Bloomington, Minnesota The city conducts its own street sweeping with 3 Pelican sweepers and 2 regenerative air sweepers. Sweeper drivers do not manually log miles swept or full loads of sweeper waste dumped; however, sweeper trucks are tracked using GPS routed to PreCise software. Sweeper waste loads are weighed at the disposal location, lumped together from all sites. The city is working on a process to accurately weigh subsets of swept material to identify sweeping load mass associated with designated zones around the city.
St. Anthony, Minnesota The city uses a single street sweeper vehicle for which the operator uses paper logs to manually record miles swept. Sweeper data logs are input into an Excel spreadsheet, documenting miles swept, estimated material volume collected (count of full hopper loads dumped), and the associated watershed where the material was collected.
Durham, North Carolina Durham uses a hybrid approach to tracking street sweeping based on North Carolina Department of Environmental Quality methods. In 2020, the city conducted a pilot study to weigh their sweeper trucks (with full gas and water tanks) with and without full sweeper waste loads at the city’s Solid Waste Disposal and Recycling Center truck scales. Loads were dumped onto a fresh plastic drop cloth, photographed, tallied for observable items, and composite representative subsampling of the pile was conducted for laboratory analysis of dry weight, particle size distribution, metals, nutrients, etc. This detailed sampling method was completed once per season due to spring impacts of grass clippings in sweeper debris. The city then developed seasonally specific relationships of pounds of TP removed per curb mile swept based on their data which they use moving forward (and to back-calculate previous years) to estimate pounds of TP removed by only tracking curb miles swept.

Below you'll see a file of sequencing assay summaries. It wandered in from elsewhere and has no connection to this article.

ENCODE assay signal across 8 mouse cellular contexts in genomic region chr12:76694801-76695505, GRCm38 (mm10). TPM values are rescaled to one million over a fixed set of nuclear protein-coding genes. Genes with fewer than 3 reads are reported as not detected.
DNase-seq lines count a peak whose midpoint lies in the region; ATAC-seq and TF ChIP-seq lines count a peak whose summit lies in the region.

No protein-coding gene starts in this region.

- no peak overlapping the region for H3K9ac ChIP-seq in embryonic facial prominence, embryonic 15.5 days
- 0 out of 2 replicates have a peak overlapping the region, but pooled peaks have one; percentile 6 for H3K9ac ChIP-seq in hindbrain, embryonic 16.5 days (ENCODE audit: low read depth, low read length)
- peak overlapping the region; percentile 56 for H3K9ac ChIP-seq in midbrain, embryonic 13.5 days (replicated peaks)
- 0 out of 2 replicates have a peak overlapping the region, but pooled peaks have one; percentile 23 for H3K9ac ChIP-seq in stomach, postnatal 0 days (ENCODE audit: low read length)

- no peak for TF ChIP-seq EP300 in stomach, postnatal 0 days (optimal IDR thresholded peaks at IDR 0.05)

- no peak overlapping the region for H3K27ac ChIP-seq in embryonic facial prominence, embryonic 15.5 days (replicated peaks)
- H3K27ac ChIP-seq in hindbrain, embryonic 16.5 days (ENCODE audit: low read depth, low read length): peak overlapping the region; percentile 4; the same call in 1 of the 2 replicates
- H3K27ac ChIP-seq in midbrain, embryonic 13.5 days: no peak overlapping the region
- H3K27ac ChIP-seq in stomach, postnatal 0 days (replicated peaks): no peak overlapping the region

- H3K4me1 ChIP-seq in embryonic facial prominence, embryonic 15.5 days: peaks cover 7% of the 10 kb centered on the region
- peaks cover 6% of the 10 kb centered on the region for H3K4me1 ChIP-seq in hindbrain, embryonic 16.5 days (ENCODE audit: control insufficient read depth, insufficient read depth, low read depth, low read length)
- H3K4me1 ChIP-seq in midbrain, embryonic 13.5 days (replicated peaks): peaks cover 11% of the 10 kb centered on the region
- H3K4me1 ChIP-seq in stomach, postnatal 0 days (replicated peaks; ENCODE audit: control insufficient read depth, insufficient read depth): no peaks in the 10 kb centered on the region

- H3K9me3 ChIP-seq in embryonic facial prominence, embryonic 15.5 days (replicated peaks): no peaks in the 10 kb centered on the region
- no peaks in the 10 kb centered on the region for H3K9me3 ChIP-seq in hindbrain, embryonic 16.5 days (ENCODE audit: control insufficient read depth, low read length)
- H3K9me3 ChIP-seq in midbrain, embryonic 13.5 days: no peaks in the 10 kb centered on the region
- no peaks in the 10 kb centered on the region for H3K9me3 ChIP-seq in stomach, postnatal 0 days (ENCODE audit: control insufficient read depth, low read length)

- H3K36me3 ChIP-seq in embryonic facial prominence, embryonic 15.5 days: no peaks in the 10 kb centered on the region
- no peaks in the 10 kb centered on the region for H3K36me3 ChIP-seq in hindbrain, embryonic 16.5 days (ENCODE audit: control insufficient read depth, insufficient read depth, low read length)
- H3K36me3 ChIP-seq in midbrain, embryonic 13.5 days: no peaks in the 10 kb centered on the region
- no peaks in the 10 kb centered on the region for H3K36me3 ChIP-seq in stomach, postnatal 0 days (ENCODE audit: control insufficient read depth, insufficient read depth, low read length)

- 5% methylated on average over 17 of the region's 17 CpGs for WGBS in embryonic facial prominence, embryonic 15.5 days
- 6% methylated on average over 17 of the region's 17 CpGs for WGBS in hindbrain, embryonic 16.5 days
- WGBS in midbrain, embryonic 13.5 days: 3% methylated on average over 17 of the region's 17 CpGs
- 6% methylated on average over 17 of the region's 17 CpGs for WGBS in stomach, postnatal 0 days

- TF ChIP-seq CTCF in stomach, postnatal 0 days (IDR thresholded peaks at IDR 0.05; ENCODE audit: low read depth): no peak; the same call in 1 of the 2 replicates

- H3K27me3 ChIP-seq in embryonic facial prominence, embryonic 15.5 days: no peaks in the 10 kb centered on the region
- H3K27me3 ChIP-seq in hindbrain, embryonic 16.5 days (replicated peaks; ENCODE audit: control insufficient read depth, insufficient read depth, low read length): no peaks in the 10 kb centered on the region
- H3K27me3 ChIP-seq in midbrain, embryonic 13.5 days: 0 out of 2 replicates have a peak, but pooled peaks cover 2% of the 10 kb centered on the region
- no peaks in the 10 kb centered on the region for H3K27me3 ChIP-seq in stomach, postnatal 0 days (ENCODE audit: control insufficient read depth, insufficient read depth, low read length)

Salt Lake City, Utah Salt Lake City uses real-time GPS tracking on its snowplow fleet which can be organized using the SnowPaths application for fleet management. SnowPaths records truck types, names, locations, starts and stops, percent of planned route completion, whether plows were engaged or not, idle times, and generates reports. The app can also indicate how many hours it has been since a particular road was last plowed for prioritization. While not a specific street sweeping example, this demonstrates that an GIS/AVL app like SnowPaths could be utilized during non-snow seasons for street sweeping, since much of the same data are needed for tracking both activities.

This page was last edited on 20 December 2022, at 22:37.